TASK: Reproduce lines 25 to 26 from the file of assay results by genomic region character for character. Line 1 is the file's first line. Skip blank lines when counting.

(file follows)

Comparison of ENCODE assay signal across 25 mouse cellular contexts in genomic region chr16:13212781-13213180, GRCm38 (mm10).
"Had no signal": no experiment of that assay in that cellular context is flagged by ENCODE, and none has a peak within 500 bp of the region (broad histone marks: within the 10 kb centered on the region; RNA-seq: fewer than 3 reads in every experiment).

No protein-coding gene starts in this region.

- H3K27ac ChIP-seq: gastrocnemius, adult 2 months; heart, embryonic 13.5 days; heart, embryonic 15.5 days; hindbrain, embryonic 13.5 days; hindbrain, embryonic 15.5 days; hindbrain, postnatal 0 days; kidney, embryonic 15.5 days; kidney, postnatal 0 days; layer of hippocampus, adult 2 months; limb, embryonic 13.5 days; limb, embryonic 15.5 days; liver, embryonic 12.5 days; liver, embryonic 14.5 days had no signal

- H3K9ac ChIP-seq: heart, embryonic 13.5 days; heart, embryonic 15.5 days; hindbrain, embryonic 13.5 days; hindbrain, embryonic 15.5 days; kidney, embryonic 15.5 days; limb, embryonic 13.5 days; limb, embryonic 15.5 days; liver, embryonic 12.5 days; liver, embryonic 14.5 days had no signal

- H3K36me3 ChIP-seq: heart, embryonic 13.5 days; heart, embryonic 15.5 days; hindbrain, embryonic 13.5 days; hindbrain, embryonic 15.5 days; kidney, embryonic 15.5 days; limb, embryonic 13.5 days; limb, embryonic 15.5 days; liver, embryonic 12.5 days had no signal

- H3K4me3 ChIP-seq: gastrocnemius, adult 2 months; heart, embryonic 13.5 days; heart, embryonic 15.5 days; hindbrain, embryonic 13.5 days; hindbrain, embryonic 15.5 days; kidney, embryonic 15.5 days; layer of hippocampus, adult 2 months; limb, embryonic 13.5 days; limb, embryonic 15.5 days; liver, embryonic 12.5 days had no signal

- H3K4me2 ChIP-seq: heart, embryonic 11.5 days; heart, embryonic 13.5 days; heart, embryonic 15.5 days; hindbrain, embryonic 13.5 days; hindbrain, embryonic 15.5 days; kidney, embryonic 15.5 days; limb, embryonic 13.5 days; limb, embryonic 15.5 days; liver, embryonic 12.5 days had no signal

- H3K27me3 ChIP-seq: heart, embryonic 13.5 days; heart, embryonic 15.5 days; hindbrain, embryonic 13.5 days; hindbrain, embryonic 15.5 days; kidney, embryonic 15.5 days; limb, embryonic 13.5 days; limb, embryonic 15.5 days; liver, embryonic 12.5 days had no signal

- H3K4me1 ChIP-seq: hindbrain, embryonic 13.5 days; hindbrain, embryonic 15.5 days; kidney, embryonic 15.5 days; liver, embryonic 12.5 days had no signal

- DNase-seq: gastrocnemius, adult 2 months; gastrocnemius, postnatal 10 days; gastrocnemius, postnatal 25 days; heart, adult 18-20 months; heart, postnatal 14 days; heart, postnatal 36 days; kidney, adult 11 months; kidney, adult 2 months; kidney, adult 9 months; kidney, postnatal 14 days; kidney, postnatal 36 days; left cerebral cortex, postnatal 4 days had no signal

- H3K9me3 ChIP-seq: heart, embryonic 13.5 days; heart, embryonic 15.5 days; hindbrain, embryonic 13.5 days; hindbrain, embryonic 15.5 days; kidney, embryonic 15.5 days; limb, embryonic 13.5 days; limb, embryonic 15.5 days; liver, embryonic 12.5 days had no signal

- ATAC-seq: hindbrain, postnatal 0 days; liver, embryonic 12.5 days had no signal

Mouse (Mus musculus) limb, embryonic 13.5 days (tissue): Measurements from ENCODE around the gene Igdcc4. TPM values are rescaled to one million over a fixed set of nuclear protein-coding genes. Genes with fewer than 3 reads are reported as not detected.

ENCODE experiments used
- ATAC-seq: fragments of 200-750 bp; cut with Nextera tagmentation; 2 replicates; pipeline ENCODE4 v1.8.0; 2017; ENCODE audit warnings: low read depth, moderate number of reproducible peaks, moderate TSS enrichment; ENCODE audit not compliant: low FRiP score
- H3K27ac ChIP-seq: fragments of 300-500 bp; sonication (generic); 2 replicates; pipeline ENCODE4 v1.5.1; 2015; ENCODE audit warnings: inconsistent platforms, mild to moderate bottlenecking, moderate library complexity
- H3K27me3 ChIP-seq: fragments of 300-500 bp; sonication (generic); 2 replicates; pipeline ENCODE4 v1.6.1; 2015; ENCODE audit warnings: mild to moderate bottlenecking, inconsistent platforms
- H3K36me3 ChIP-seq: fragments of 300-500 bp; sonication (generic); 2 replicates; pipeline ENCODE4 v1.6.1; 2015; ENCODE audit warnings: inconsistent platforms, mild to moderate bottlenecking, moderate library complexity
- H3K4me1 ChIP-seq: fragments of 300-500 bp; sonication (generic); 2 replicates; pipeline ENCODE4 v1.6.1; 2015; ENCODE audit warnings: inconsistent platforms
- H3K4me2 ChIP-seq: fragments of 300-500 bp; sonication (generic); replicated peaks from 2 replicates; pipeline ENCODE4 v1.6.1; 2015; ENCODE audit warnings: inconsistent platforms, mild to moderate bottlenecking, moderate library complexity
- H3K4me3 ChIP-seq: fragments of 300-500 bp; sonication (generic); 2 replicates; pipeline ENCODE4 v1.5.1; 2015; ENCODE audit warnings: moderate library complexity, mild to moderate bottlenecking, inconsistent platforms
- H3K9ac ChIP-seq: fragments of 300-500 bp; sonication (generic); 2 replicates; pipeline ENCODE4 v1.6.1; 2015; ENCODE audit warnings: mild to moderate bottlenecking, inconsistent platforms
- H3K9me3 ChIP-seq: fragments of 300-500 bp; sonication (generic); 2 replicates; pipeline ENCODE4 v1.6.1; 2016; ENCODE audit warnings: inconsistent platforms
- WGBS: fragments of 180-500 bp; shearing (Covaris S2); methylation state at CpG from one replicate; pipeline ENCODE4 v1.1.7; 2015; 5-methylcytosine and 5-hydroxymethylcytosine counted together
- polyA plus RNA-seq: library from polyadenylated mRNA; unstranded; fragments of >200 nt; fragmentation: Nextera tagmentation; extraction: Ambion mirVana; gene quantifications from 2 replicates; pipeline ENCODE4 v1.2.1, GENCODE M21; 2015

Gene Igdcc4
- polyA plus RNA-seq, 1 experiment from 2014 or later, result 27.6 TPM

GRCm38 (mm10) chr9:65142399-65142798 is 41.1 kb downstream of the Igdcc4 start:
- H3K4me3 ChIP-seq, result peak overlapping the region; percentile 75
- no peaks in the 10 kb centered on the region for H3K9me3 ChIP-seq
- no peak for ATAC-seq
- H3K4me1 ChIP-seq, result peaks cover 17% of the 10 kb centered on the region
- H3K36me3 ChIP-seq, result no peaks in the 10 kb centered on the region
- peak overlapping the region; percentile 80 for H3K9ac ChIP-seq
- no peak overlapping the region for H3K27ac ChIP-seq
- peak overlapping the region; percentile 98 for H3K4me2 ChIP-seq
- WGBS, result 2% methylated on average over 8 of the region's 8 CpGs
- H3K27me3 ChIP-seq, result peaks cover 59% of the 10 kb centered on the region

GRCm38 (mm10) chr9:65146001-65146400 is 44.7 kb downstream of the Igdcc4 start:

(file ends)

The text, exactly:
- WGBS: fragments of 180-500 bp; shearing (Covaris S2); methylation state at CpG from one replicate; pipeline ENCODE4 v1.1.7; 2015; 5-methylcytosine and 5-hydroxymethylcytosine counted together
- polyA plus RNA-seq: library from polyadenylated mRNA; unstranded; fragments of >200 nt; fragmentation: Nextera tagmentation; extraction: Ambion mirVana; gene quantifications from 2 replicates; pipeline ENCODE4 v1.2.1, GENCODE M21; 2015